According to the UK’s deputy foreign secretary, the City of London and its royal dependencies manage about 40% of the world’s illicit funds.

According to Andrew Mitchell, the overseas Office will impose additional requirements on crown dependencies and overseas territories to comply with UK regulations that maintain public records of beneficial share ownership.

Since the House of Commons passed legislation in 2016, the United Kingdom has faced opposition from foreign governments that are unwilling to establish public registries that expose the genuine owners of funds stored in tax havens.

Ever since the House of Commons enacted legislation in 2016, the United Kingdom has encountered resistance from foreign jurisdictions that are hesitant to establish public registries that reveal the true owners of funds held in tax havens

Mitchell told the Bright Blue thinktank: “On the problem of dirty money, it is critical to understand that Britain has a dog in the fight. According to some estimates, London and foreign territories and crown dependencies account for 40% of global money laundering, which is money that is frequently taken from Africa and Africans by unscrupulous businesspeople, bent politicians, and warlords.

Mitchell stated that the UK will “see a greater emphasis now on introducing these open registers of beneficial ownership” now that David Cameron is foreign secretary.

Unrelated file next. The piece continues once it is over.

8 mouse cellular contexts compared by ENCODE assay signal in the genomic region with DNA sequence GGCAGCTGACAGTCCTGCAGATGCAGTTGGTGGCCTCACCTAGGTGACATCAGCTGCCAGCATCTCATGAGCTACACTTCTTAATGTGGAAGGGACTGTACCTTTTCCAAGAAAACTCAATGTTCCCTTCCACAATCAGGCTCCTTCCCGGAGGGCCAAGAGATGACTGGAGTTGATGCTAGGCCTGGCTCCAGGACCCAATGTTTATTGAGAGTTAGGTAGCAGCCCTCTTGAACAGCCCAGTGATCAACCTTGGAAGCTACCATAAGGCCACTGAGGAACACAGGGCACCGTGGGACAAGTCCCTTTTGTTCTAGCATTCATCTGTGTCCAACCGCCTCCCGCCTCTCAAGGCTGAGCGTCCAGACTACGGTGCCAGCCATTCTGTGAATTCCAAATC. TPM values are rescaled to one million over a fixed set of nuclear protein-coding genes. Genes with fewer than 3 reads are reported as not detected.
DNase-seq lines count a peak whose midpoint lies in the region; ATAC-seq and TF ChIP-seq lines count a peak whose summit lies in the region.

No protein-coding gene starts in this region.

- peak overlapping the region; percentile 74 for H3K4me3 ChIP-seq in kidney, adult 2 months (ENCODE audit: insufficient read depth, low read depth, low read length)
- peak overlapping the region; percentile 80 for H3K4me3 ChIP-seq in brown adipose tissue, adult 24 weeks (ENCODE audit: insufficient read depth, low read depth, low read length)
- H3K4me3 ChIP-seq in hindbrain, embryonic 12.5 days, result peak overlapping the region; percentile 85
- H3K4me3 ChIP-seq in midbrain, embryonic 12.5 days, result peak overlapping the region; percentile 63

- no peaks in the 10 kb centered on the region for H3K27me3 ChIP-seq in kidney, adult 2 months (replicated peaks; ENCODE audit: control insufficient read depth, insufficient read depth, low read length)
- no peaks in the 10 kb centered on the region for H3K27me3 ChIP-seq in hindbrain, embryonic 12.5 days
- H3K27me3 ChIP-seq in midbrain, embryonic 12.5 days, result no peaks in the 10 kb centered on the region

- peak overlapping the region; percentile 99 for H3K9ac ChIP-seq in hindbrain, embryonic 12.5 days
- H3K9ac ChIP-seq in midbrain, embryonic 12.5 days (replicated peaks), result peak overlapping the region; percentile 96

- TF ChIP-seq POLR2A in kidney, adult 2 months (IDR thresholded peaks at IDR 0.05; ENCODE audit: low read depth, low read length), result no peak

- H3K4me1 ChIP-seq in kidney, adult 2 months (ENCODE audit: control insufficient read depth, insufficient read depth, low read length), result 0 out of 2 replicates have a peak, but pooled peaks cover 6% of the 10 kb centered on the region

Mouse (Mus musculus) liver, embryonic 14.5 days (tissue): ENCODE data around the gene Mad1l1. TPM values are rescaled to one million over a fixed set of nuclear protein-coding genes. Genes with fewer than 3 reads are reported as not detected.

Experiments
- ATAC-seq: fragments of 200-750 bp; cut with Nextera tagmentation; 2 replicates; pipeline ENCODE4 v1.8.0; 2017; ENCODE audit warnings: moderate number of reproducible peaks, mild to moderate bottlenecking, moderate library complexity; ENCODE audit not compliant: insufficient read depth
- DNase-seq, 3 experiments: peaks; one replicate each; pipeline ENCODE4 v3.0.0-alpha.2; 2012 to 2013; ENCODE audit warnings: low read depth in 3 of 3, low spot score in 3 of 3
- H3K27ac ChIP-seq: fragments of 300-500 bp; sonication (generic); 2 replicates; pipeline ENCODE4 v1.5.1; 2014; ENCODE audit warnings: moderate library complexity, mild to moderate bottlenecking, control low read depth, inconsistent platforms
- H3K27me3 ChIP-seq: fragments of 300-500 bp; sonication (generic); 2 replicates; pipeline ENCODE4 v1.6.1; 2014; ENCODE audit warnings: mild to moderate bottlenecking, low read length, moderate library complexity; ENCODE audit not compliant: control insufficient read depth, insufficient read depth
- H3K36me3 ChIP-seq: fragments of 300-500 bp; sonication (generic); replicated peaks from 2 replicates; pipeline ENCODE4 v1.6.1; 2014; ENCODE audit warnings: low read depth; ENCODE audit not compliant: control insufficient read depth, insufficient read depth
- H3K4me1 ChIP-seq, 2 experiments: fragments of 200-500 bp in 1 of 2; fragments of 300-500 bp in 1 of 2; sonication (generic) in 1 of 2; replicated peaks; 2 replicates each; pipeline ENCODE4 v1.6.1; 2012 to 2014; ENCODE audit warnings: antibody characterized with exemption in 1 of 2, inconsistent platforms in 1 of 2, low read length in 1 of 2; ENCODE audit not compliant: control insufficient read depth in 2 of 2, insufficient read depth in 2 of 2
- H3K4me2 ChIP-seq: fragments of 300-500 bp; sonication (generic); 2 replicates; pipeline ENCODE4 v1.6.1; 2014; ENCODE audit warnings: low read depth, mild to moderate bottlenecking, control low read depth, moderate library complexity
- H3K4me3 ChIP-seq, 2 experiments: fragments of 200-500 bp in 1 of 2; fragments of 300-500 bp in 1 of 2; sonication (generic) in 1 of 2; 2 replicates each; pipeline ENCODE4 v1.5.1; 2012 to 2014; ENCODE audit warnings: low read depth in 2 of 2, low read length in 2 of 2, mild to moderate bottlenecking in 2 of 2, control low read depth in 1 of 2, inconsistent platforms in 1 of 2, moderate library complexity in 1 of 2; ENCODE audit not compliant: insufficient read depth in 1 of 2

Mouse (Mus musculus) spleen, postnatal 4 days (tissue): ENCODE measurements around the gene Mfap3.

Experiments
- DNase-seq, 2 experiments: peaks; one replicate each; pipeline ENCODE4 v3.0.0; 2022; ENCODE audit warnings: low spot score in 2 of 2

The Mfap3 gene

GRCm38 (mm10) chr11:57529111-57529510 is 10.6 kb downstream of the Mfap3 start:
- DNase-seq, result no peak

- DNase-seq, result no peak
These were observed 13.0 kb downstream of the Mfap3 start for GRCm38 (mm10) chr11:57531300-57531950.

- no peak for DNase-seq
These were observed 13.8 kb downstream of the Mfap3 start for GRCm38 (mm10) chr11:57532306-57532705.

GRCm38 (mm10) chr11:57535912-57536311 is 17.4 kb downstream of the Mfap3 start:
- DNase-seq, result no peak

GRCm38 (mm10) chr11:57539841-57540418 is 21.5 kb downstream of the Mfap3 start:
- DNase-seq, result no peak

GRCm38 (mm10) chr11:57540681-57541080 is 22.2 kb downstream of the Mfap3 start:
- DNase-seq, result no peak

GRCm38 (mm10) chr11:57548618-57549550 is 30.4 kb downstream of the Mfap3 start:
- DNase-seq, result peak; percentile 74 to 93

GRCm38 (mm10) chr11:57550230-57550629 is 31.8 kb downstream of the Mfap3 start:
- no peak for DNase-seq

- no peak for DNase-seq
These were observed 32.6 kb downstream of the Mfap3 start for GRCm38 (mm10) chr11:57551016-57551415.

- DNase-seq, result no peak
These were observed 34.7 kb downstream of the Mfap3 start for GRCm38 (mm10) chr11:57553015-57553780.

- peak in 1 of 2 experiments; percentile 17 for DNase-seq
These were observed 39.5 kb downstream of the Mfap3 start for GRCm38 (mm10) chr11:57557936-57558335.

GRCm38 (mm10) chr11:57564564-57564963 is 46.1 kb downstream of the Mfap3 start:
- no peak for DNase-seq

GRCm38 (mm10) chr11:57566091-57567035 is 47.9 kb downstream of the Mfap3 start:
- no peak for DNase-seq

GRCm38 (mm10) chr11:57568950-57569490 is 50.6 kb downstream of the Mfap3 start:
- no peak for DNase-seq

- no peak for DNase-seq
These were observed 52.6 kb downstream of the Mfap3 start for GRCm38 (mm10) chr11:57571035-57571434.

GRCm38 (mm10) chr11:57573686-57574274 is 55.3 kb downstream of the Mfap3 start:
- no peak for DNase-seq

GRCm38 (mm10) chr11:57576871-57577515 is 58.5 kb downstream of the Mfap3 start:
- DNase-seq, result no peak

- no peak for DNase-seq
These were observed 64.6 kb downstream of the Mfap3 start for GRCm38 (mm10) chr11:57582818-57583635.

He warned: “If these overseas territories and crown dependencies wish to have our king and our flag, they must also accept our ideals. That is why we are so intent on ensuring dirty money cannot flow in and from there.”

Lord Cameron, according to the minister, brought the issue of dirty money and the importance of public beneficial ownership records “front and center” when the UK chaired the G8 group of industrialized nations in 2016.

It is widely accepted that the government’s determination to pursue corruption in its overseas territories diminished when he resigned as prime minister in 2016.

Nonetheless, in response to a backbench revolt by Conservatives, the UK passed legislation in 2018 requiring the government to submit a draft order in council implementing beneficial ownership registers by 2020.

Backbencher Mitchell was one of the rogue Tory MPs of the time.

The British Virgin Islands and the Cayman Islands, which have yet to establish public registers, are currently imposing restrictions on who can access them in accordance with European Court of Justice (ECJ) rulings. The ECJ’s decisions do not apply to the BVI or the Cayman Islands.

Lorna Smith, the BVI minister of financial services, announced in 2013 that the government would not proceed with plans to construct publicly accessible registries because of an ECJ ruling that she feared could infringe people’s human rights.

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